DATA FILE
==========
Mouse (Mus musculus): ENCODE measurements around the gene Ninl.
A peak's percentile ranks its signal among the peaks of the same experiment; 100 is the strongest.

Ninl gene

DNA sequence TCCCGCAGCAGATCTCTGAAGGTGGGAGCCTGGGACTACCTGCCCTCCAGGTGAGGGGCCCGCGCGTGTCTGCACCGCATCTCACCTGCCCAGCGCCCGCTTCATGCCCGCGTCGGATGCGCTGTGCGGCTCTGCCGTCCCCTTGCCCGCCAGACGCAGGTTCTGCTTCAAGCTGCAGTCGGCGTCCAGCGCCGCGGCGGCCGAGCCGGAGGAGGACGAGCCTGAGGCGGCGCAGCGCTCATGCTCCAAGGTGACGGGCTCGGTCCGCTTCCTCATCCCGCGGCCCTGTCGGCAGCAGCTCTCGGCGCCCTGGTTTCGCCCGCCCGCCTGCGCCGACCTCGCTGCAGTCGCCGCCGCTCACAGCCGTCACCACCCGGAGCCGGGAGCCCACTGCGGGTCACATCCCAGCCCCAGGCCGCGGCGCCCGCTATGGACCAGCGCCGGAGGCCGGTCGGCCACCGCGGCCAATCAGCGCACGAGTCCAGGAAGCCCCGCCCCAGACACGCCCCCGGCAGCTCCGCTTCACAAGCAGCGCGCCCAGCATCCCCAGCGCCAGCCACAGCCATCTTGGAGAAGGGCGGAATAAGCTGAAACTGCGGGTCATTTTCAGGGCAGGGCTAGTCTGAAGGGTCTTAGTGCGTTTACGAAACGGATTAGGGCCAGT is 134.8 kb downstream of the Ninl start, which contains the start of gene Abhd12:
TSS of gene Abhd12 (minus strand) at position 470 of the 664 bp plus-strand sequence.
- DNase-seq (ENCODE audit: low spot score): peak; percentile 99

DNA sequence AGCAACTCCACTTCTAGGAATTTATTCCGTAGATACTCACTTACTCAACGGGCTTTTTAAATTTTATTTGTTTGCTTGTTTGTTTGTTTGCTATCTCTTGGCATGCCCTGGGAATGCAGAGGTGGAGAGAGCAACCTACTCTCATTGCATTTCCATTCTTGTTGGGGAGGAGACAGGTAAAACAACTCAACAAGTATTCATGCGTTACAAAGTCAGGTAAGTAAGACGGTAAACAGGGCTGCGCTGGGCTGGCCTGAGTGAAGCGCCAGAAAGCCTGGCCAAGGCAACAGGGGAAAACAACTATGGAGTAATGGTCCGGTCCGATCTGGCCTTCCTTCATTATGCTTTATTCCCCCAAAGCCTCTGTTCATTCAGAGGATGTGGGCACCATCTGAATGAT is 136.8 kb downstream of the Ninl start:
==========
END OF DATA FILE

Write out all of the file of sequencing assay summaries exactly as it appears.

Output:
Mouse (Mus musculus): ENCODE measurements around the gene Ninl.
A peak's percentile ranks its signal among the peaks of the same experiment; 100 is the strongest.

Ninl gene

DNA sequence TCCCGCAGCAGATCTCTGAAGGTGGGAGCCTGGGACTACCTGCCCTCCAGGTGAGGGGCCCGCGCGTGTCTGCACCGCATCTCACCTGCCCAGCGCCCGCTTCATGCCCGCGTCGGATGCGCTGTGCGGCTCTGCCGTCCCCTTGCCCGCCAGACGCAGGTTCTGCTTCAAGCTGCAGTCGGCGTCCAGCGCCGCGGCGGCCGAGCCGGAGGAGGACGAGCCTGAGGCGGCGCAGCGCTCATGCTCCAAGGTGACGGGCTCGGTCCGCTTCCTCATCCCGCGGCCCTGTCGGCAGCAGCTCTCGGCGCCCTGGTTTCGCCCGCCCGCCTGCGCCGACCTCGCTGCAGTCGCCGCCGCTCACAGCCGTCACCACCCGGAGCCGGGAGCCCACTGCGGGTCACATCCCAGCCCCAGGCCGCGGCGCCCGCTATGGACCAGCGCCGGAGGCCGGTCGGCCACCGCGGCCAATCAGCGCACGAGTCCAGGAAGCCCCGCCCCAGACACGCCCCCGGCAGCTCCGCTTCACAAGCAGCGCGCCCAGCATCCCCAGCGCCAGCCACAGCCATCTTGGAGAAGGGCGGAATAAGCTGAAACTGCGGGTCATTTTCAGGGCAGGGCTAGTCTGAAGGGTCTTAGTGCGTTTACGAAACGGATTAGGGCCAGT is 134.8 kb downstream of the Ninl start, which contains the start of gene Abhd12:
TSS of gene Abhd12 (minus strand) at position 470 of the 664 bp plus-strand sequence.
- DNase-seq (ENCODE audit: low spot score): peak; percentile 99

DNA sequence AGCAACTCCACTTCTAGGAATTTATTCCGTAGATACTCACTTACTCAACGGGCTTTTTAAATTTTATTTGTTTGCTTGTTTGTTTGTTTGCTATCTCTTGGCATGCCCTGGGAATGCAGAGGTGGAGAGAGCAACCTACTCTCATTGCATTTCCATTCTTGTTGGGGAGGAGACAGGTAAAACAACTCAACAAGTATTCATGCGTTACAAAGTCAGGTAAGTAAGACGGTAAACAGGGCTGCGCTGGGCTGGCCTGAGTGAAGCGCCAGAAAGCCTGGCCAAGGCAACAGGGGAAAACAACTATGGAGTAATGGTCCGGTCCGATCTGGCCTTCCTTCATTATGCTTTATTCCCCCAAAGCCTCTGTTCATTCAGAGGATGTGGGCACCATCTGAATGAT is 136.8 kb downstream of the Ninl start: